It’s nice to remember only the good stuff. – makes for heart-felt posts. Wonderful as usual (despite THE comment which we cannot discuss because it’s just not that sort of blog.)

    Ok, little miss pushy lady,

    Mrs. Souxie.

    Really, really not a nice experience for me. She used to say uplifting things to me like, “You’re never going to make it in the world.” or “You’re not very smart, are you?”. Lovely lady. Naturally, I felt so ashamed that I never told my parents until about a year later. I thought my father was going to find her and kill her. It took two more years, counseling and finally a sixth grade teacher who both scared the hell out of me but was simultaneously very, very supportive and good for me. Thank you Miss Aubin! You undid a lot of damage from third grade and for that, I’ll always be grateful.

    As far as religion goes, I’m definitely not an atheist though I’m also not into anything organized. Personally, I can’t join any group who thinks they alone have the low down on who the Man in the Sky is. I like to say that I’m not religious but spiritual. I’ve been to services in cathedrals, synagogues, mosques and other temples all over the world and so far as I have experienced, they spirit is the same regardless of the place. It’s people trying to get closer to the one (or many) who they believe created them and providing that those beliefs aren’t funneled into a rationale to hurt other people, then I think it’s a laudable goal. That’s just not how my journey is taking place. I’m more into bushwacking and making my own way rather than going into the right building at the right time. To steal a line from a movie I saw some time ago, “God makes me nervous when you get him inside”. I’ll look elsewhere.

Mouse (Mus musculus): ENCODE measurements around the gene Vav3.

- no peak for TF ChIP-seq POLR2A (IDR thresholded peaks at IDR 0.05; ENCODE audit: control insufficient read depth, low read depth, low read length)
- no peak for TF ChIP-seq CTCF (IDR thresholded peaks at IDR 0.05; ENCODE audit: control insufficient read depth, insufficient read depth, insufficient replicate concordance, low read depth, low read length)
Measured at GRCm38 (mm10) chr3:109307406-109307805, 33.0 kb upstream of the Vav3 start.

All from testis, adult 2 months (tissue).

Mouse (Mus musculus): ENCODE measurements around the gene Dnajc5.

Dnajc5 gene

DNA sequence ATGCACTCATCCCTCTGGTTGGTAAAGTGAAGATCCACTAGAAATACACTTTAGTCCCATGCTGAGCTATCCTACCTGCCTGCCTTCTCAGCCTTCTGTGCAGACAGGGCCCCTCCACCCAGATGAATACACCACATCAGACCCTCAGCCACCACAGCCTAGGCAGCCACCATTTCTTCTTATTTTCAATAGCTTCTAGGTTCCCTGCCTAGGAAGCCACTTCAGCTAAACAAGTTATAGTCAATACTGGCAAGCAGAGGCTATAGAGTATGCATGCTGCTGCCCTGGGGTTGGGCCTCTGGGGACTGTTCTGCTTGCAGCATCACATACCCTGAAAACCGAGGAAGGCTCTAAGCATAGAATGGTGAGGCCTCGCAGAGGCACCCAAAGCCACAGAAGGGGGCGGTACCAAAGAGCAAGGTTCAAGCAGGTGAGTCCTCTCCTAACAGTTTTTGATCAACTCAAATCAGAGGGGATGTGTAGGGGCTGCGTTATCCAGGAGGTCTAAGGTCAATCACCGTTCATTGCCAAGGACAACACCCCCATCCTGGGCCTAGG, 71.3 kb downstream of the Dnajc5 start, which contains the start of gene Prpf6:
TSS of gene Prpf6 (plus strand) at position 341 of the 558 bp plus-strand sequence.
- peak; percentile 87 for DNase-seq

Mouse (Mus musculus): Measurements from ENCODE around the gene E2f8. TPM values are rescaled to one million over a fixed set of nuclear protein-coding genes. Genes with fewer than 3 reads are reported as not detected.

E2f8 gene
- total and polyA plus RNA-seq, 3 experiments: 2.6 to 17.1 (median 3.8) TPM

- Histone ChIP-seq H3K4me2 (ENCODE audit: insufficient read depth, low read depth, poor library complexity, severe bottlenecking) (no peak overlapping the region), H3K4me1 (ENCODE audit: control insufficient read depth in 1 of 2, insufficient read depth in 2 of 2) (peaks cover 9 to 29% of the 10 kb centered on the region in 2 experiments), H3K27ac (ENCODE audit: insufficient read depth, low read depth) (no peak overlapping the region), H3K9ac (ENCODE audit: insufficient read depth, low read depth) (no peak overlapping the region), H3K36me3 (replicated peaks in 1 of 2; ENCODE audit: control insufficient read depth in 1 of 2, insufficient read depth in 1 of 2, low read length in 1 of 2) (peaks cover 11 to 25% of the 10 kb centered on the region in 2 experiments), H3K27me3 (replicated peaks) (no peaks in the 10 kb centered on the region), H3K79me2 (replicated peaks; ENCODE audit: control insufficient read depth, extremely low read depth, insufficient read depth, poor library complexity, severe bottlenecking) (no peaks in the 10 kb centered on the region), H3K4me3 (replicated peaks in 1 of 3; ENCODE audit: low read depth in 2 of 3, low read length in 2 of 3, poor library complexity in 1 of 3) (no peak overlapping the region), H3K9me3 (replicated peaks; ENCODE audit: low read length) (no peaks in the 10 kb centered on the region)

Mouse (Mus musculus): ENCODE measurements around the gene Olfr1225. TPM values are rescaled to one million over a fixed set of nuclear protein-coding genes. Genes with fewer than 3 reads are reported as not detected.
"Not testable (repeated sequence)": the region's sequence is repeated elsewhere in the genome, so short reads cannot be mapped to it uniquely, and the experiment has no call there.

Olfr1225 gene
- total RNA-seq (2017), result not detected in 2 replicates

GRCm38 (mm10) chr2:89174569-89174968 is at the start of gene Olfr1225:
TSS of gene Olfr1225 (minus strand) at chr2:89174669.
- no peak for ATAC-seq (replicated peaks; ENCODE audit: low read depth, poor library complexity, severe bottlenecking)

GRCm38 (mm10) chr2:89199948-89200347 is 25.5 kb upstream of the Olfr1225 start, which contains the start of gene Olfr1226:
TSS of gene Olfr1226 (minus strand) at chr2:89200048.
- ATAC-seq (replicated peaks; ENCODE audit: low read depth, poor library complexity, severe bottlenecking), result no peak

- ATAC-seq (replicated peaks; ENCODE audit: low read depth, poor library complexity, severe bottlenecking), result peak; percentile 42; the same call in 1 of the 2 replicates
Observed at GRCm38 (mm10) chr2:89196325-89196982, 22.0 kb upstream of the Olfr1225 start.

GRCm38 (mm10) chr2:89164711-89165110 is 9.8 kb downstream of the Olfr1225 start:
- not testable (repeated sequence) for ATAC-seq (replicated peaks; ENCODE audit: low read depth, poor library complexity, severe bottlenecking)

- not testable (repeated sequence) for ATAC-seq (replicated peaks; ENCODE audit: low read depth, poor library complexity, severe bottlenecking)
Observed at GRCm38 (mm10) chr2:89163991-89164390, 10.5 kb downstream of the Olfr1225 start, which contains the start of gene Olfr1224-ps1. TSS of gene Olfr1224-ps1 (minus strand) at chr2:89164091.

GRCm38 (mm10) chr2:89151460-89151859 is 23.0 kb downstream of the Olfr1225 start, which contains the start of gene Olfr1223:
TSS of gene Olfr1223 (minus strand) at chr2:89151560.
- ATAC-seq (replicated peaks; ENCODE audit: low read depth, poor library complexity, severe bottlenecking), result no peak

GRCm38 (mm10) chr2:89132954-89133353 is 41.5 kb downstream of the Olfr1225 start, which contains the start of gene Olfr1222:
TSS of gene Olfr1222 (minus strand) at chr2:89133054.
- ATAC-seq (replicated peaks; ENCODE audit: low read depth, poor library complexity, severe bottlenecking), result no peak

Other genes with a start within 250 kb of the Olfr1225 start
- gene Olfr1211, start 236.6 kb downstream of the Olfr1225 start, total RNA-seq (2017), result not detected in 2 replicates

That satisfy your gossip craving? 😉

  5. Thank you very much. Your evil teacher sounds like all the teachers I’ve had. The school I attended believed in pushing you down to raise you up. Works with some kids I guess.

    I remember Monsieur Grandval, a French teacher I had (and the first person at school to sport a Mickey Mouse watch) arrive in class, take our essays from his briefcase and throw them at us while screaming: “voila vos pipis. Vous etes tous des plats de nouilles froides sur l’etagere!” which pretty much translates as: “Here is your pee. You are all platefuls of cold noodles left on a shelf.” I really liked Monsieur Grandval.

    I’m definitely an atheist but I’m VERY respectful of other people’s belief. I even dumped a guy because he showed complete disrespect in a Buddhist temple. Asshole.

    I’m very much into bush-whacking too. 😉
    note: I’m just training to emulate planetross.

  6. heh, the private schools around here tend to be the ones that the problem kids are sent to, at least the ones that the deluded parents think: Oh, my genious child’s SO misunderstood in the public system 😀

    My kids have had their share of problem children in school – well, the girls, anyway, my youngest’s been lucky, as of yet. Sort of teaches them about life, though, we run into idiots every day, don’t we? (well, wouldn’t have minded one boy being expelled from my eldest’s class).

    Still, she flew into the most sought-after junior college (starting this fall) and managed to be in the top 5% in the countrys coordinated exams last spring. Don’t think she’s taken harm…